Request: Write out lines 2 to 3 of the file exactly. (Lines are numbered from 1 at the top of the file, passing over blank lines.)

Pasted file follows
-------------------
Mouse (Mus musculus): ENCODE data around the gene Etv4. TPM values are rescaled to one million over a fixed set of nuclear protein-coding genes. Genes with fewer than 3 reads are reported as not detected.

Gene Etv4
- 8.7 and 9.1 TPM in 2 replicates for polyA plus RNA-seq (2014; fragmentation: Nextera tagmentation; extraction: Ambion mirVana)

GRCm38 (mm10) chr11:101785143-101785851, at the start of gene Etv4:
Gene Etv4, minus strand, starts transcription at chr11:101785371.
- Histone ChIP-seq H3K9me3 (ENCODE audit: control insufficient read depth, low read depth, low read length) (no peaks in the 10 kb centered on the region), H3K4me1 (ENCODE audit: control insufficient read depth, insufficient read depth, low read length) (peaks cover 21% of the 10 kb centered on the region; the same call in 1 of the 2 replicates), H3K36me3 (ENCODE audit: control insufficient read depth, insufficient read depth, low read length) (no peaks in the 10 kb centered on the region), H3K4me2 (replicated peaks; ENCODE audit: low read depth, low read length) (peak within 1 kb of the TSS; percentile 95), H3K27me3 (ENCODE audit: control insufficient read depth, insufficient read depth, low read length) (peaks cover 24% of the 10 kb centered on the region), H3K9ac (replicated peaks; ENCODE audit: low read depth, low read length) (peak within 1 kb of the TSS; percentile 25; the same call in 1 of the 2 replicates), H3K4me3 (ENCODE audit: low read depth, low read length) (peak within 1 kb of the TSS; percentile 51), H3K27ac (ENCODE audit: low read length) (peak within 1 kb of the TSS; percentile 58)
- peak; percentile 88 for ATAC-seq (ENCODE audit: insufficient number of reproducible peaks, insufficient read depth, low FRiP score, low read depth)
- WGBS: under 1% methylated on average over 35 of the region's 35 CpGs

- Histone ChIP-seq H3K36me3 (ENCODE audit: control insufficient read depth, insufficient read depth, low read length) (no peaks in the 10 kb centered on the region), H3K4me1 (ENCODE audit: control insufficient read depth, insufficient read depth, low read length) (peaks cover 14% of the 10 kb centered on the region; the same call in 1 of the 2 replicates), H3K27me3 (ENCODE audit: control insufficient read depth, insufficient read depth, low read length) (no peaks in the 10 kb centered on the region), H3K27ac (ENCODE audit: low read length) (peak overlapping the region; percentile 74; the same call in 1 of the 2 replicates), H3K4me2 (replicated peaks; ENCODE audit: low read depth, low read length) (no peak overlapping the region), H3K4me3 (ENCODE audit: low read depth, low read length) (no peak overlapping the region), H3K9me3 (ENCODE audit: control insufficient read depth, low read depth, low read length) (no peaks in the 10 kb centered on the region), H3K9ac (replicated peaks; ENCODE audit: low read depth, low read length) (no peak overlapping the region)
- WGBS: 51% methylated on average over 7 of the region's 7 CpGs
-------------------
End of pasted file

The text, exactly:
Gene Etv4
- 8.7 and 9.1 TPM in 2 replicates for polyA plus RNA-seq (2014; fragmentation: Nextera tagmentation; extraction: Ambion mirVana)